Sen. Rich Crandall, a Republican from Mesa, will be seeking reelection to the Senate after all.Read More »
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The Senate on March 28 approved a proposal that would prohibit colleges and universities from hiring, firing or granting tenure to faculty members based on their religious or political beliefs.Read More »
Supporters of a controversial proposal that would allow any employer with a religious objection to deny contraception coverage to workers successfully revived the legislation a day after critics defeated it in the Senate.Read More »
The CEO of the Arizona Hospital and Healthcare Association is holding a press briefing with Senate President Steve Pierce today about the lawsuit it filed against the state over cuts in reimbursements to health providers.Read More »
Saying she doesn’t want to put the state’s astronomy industry in jeopardy, Gov. Jan Brewer today vetoed a bill to legalize electronic billboards along highways.Read More »
In a startling turn of events, state senators today rejected a proposal to allow employers with religious objections to deny contraception coverage to their workers.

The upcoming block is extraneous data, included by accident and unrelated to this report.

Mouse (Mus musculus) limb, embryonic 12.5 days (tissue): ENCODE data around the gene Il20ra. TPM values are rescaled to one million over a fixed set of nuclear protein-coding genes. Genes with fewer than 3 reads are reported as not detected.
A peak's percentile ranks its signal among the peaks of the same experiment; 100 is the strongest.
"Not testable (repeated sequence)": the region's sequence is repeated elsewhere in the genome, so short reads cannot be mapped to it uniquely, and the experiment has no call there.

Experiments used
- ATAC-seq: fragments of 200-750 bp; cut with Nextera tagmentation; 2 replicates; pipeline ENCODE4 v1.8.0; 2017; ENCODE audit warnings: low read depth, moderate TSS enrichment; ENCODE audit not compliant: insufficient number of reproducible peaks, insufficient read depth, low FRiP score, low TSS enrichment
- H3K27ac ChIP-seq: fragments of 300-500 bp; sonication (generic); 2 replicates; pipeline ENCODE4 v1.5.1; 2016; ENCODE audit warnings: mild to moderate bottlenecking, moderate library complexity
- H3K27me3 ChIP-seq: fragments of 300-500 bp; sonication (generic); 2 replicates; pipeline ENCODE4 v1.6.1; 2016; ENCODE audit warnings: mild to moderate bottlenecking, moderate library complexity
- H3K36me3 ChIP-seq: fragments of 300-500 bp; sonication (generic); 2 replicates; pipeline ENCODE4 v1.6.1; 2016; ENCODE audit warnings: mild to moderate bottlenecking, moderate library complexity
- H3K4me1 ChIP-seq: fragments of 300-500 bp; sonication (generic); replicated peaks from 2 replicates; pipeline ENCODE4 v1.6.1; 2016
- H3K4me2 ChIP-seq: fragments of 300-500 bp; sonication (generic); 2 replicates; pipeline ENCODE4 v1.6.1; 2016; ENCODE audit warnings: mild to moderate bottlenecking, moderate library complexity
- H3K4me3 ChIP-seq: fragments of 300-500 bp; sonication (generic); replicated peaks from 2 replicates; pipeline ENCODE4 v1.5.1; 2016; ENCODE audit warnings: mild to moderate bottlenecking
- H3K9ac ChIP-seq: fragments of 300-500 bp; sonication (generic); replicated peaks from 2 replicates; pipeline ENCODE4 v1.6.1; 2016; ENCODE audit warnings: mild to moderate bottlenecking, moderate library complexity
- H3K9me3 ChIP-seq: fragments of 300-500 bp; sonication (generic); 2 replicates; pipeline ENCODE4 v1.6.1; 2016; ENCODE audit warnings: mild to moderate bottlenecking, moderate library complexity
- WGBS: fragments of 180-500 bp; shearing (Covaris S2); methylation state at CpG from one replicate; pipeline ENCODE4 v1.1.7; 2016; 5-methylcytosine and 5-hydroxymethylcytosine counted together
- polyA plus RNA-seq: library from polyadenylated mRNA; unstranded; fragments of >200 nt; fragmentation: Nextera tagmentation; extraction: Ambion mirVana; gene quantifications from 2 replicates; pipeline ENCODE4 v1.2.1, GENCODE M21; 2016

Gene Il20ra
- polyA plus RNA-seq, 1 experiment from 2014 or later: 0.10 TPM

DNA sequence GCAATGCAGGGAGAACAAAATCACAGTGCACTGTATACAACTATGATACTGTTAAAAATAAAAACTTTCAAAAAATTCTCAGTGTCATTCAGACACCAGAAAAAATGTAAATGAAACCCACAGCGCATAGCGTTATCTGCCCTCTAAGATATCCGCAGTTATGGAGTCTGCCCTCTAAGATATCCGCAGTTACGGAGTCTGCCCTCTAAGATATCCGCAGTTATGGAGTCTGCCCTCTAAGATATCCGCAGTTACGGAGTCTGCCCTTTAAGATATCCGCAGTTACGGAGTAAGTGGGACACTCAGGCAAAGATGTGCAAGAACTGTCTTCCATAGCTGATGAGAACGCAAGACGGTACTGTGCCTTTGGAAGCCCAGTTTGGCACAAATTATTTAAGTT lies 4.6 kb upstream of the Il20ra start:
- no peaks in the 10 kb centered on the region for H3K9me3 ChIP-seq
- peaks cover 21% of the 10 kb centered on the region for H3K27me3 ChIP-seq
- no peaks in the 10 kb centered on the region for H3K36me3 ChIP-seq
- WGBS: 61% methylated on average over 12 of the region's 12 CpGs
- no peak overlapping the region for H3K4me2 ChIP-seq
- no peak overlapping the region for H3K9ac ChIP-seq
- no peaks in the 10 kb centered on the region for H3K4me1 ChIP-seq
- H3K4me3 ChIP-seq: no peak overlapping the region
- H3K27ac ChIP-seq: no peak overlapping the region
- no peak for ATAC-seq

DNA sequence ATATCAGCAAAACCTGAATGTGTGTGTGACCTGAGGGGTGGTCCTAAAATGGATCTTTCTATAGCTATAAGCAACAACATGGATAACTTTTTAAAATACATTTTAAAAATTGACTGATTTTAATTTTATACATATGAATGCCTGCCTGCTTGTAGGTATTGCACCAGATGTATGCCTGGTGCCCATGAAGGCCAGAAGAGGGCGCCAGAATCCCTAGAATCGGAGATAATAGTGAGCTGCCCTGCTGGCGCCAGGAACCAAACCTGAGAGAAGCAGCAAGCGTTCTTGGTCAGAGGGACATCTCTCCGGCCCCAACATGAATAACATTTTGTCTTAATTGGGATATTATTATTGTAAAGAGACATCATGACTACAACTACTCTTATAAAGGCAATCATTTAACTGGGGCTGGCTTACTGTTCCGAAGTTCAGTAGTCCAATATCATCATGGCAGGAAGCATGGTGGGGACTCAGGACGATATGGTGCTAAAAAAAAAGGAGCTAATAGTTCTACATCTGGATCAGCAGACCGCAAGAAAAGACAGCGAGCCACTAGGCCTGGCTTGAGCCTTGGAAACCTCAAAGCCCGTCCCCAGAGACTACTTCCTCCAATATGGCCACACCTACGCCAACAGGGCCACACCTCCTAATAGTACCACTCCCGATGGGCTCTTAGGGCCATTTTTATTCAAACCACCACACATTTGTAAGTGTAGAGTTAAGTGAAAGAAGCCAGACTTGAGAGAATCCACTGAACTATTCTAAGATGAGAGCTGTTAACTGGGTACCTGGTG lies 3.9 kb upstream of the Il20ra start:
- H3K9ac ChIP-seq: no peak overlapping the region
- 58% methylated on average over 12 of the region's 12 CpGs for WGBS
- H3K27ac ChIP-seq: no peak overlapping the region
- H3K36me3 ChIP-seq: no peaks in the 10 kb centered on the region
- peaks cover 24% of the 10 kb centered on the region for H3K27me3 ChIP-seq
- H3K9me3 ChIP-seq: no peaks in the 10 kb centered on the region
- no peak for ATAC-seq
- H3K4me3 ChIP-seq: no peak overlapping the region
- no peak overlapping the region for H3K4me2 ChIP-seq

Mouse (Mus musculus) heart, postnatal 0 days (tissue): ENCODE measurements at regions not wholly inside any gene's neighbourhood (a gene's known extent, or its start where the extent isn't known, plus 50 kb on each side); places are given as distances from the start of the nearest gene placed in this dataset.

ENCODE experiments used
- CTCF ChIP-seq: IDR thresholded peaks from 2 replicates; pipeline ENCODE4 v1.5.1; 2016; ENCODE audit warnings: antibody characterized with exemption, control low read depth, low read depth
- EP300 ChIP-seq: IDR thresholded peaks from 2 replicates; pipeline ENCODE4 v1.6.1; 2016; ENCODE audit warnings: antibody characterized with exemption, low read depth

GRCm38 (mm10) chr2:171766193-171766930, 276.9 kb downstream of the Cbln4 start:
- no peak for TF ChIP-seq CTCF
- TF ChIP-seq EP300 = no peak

The measure was defeated by a close margin – 13-17. But the battle isn’t over yet.
The Senate today approved a proposal that makes it illegal for doctors to perform an abortion if the fetus is determined to be at least 20 weeks old.
The measure brings pro-life advocates closer to their goal of blunting the impact of Roe v. Wade, the decades-old U.S. Supreme Court ruling that gave women the right to an abortion.
It may have passionate allies at the state Capitol, but the Goldwater Institute is so far failing to advance the centerpiece of its anti-union agenda: ending public employees' ability to negotiate over salary and benefits.Read More »
Lawmakers will get a briefing this afternoon about the progress of budget negotiations with the governor.
This is the first concrete sign of movement on the budget front since talks over the state’s final spending plan began several weeks ago.
Mesa Republican Bob Worsley admitted today that he likely made a mistake when he deleted his written criticisms of the state’s illegal immigration laws shortly after announcing he was running for the state Senate. But far from back-peddling, Worsley, who is running against former senator and immigration hawk Russell Pearce, said he believes the state suffers from immigration fatigue and should redirect its energy toward improving the economy.Read More »